Space launch fees waived – Australian Defense Magazine
The government has announced that fees for space launch apps will no longer be introduced after being previously postponed twice.
The scrapping of fees, which would have been imposed on companies conducting domestic launch activities, has been controversial in Australia’s private space sector.
The change is part of a wider regulatory reform program the government has tasked the Australian Space Agency with undertaking.
The Agency will also develop a strategic space update, a vision to the 2040s that will “align efforts across the country.”
Science and Technology Minister Melissa Price said the government had considered industry feedback.
“Our country’s space sector has followed an incredible trajectory since we established the Australian Space Agency in 2018 and these new steps will allow the sector to progress even further,” said Minister Price.
“We know that if Australia’s space sector is going to continue to grow at a rapid pace, we need to make sure the conditions are right. That’s why we’re scrapping proposed introductory fees and making regulatory improvements.
“We have also heard comments from industry that we need to better align efforts in the space sector. Through the Space Strategy Update, we will maximize investment and effort for all Australians.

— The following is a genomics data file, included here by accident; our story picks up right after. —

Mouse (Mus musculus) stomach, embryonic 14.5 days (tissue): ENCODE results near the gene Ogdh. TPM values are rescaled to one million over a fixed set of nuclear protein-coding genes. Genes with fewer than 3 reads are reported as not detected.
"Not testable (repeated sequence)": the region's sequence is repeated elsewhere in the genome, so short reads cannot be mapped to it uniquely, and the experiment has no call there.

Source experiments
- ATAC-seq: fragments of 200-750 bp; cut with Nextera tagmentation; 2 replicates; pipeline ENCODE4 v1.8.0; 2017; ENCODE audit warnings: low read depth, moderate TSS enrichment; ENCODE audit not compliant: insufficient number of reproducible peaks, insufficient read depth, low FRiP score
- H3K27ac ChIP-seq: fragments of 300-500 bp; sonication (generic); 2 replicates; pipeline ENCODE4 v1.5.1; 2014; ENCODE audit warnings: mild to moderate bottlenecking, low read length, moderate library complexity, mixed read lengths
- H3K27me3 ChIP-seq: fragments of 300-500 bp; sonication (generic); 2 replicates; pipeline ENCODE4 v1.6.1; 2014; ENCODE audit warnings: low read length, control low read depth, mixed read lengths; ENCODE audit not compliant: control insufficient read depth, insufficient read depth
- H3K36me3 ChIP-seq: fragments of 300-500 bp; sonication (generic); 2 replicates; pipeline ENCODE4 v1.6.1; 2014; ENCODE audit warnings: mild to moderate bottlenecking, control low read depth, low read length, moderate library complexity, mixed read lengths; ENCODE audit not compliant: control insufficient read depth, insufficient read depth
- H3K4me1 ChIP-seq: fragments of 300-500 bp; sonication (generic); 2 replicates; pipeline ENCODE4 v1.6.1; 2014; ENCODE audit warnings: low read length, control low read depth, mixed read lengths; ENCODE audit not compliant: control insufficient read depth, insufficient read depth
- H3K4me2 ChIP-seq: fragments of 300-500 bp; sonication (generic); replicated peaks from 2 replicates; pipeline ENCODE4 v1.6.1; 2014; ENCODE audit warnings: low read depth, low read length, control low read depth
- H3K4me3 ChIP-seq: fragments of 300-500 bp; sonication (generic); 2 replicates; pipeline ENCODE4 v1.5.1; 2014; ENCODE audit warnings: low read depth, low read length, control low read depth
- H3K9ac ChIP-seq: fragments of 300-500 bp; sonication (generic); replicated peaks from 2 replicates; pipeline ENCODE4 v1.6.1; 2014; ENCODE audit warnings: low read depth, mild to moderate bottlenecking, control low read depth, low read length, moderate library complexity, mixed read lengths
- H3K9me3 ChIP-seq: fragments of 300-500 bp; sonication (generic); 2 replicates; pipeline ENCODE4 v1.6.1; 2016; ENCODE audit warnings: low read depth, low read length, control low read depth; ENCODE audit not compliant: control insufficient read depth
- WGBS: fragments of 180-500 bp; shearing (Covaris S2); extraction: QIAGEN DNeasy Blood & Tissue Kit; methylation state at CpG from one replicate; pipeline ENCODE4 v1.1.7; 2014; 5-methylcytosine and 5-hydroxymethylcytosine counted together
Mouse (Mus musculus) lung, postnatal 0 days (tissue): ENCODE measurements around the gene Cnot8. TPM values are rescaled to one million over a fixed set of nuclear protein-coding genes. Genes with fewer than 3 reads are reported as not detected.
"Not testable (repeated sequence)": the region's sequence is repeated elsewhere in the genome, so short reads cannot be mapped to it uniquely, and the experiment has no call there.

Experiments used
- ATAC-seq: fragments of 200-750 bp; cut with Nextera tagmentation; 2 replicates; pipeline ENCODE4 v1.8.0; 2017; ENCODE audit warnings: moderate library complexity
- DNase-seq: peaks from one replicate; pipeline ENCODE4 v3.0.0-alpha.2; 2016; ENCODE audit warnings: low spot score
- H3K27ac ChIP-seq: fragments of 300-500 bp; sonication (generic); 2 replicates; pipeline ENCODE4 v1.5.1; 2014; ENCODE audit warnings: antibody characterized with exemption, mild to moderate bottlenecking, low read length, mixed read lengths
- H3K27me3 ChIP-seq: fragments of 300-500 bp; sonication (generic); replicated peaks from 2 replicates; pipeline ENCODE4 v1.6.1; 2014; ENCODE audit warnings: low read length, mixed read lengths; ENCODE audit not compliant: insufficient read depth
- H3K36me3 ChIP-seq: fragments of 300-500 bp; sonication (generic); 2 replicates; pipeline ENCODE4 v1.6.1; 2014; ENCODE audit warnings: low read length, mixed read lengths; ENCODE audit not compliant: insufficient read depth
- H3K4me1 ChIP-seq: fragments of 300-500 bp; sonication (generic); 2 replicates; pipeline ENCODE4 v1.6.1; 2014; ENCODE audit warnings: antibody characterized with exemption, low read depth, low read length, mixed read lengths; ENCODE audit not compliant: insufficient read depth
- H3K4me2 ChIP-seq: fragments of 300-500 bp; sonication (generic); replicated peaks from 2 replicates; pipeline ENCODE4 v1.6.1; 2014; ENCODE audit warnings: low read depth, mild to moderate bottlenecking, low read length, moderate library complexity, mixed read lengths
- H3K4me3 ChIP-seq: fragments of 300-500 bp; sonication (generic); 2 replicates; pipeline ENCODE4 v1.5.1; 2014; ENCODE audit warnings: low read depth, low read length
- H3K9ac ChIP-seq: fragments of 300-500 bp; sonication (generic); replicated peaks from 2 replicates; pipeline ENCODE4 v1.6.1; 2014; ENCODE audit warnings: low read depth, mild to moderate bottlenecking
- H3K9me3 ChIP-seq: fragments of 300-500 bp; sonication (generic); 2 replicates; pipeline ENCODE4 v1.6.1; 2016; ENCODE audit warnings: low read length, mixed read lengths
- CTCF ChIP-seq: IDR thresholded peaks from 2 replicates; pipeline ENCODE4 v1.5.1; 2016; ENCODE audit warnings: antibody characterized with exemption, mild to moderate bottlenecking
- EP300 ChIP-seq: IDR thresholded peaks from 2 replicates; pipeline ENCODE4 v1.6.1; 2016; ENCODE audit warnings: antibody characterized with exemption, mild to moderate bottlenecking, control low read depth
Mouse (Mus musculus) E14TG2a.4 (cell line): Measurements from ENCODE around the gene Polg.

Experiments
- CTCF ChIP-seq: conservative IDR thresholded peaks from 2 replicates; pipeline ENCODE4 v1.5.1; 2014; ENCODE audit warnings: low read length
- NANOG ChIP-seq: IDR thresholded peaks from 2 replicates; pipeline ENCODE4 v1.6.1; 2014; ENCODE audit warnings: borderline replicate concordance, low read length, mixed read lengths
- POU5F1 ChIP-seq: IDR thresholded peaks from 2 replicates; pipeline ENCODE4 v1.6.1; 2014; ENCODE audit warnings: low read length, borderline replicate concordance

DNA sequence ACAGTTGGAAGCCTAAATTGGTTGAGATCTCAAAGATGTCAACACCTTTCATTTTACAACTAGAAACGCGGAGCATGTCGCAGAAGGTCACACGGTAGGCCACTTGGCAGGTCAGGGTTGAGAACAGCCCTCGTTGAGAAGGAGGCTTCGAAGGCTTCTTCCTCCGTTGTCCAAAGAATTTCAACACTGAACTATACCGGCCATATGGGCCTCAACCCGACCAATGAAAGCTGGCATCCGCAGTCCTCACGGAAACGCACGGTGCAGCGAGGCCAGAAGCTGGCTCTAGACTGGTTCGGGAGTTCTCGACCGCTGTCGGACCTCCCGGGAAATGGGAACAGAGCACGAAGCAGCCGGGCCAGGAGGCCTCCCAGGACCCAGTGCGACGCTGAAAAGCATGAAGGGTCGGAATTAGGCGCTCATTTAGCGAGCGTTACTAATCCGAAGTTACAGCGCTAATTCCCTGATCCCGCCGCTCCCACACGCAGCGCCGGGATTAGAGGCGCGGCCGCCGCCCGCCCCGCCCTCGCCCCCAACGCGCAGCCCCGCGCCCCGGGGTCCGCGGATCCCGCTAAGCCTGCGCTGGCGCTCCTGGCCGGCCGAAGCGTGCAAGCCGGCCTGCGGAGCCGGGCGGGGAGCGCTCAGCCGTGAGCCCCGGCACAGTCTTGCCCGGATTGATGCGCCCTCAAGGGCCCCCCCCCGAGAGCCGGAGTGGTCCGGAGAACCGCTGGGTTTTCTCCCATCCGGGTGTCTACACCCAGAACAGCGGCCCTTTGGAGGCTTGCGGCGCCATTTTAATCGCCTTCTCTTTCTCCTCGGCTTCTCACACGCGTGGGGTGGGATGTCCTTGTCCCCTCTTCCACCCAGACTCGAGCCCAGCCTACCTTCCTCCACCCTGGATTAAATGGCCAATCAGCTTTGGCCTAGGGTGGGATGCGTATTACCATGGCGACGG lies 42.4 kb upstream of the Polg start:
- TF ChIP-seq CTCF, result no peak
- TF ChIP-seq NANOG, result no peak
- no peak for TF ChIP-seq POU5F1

“Together, these changes will give industry and investors greater confidence in Australia’s space sector as we seek to deliver on our mission to triple the size of the sector to $12 billion and create up to 20,000 jobs. more by 2030.”
The head of the Australian Space Agency, Enrico Palermo, said it was essential for the future of the local sector that our regulations were at the forefront of the world and that our sector was more coherent.
“The Australian Space Agency is providing the leadership to pull the sector in the same direction, which will allow Australia to realize its full potential as a significant player in the global space sector,” Mr Palermo said.
“The Space Strategy Update will respond to industry-wide calls for a more cohesive national space strategy.
“We will improve the coordination of investments and strategies, whether between states and territories, between governments or between our scientific, civil and defense activities.
“Similarly, we must ensure we have internationally competitive regulations that support industry growth and entrepreneurship while ensuring public safety.”
Gilmour Space founder Adam Gilmour said he was happy to see the change made without “any real harm”.
“Glad to see this decision made with no real harm as the government has wisely kept the charges on hold so far,” he told ADM. “As a new launch nation, Australia has a clean slate on which to build a world-class experience for our satellites and launch customers. We must seize this opportunity now to develop a competitive industry at scale. world.”